The area from which data were collected essentially encompasses the entire range of mid-continent mallards. Therefore, data were collected during and regarding all major aspects of their life cycle and includes measures of breeding population size and reproduction, banding data from both pre-season and winter, determination of migration routes, harvest characteristics, and winter population size, composition and distribution.
Band records from 578,000 mallards and 54,000 associated hunt season recoveries from the years 1963-89 for mallards banded in the winter in the Central Flyway and west tier states of the Mississippi Flyway were used to estimate survival rates of males and females. Band records from 588,000 mallards and 86,000 associated hunt season recoveries from the years 1962-89 for mallards banded pre-season for a large area of mid-continental North America were used to make additional, independent survival rate estimates. Breeding duck indices from strata 15-50 and the years 1951-1991 and duck production data from 1966-90 were analyzed for temporal changes. Duck population data from the Coordinated Mid-winter Surveys conducted in the Central and Mississippi flyways for the years 1964-91 were analyzed. Analysis of duck harvest data from 1963-90 from the Central and Mississippi flyways were conducted. The number of ducks taken per active adult hunter in a season for the years 1963-90 was considered. Hunter participation for the same years was considered using the number of active adult duck hunters and days hunted per active adult hunter.
The general analytical approach for all analysis was to compare data values between various periods of regulatory changes both within and between harvest areas. The regulatory periods considered were: pre-High Plains (1963-68); stabilized regulations (1979-84) and; restrictive regulations (1985-90). Some data are presented for a post-High Plains period (1972-78) and the entire series of years. The hunting regulations that were in place during the stabilized regulations period are often considered to have been "liberal." Where possible, data are linked to harvest area. Generally, data are presented for four harvest areas: High and Low Plains of the Central Flyway and west tier states and the remainder of the Mississippi Flyway.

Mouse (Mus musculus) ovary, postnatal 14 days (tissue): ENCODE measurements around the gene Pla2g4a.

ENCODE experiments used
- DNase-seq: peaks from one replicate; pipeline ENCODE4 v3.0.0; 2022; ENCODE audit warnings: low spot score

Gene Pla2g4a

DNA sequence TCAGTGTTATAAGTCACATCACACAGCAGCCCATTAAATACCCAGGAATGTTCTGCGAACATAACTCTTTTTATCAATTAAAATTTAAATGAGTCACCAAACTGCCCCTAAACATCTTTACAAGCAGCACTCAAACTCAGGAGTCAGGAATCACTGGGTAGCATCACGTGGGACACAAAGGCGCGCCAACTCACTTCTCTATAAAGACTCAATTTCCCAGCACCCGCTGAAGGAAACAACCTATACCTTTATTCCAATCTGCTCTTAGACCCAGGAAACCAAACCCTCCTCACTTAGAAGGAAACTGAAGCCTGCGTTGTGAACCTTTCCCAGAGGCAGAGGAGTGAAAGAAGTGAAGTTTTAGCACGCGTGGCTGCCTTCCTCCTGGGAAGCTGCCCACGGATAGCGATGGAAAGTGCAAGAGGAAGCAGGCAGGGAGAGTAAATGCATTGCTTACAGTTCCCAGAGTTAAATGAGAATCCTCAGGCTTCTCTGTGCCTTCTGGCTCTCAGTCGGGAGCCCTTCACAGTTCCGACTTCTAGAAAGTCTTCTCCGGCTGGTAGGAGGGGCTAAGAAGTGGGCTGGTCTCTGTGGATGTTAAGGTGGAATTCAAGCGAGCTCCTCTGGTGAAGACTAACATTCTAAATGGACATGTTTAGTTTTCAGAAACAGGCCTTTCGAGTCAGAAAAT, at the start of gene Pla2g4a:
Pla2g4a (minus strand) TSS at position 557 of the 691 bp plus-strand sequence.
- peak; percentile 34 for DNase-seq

Three of the original justifications referred to a tendency of mallards to return to a wintering area and differences in the distribution of mallard band recoveries between harvest areas. Data are presented that affirm these original justifications. Mallards 'home' to the High Plains at a high rate: nearly 80% of males banded there and recovered / reported were reported to have been taken in the High Plains. Over 70% of the females banded there and recovered / reported were reported in the unit. For both sexes, less than 7% of the recoveries from High Plains bandings were in the Mississippi Flyway. There is also a clear affinity for birds to the Low Plains banding area: more than 60% of the recoveries occur within the banding area for both sexes. A similar statement can be made about mallards banded in the west Mississippi Flyway. Data show the larger relationship between the west Mississippi Flyway and the Low Plains than between the west Mississippi Flyway and the High Plains. There is evidence from pre-season bandings that the proportion of total recoveries that occurred in the High Plains and total Central Flyway is lower in a post-High Plains period than earlier.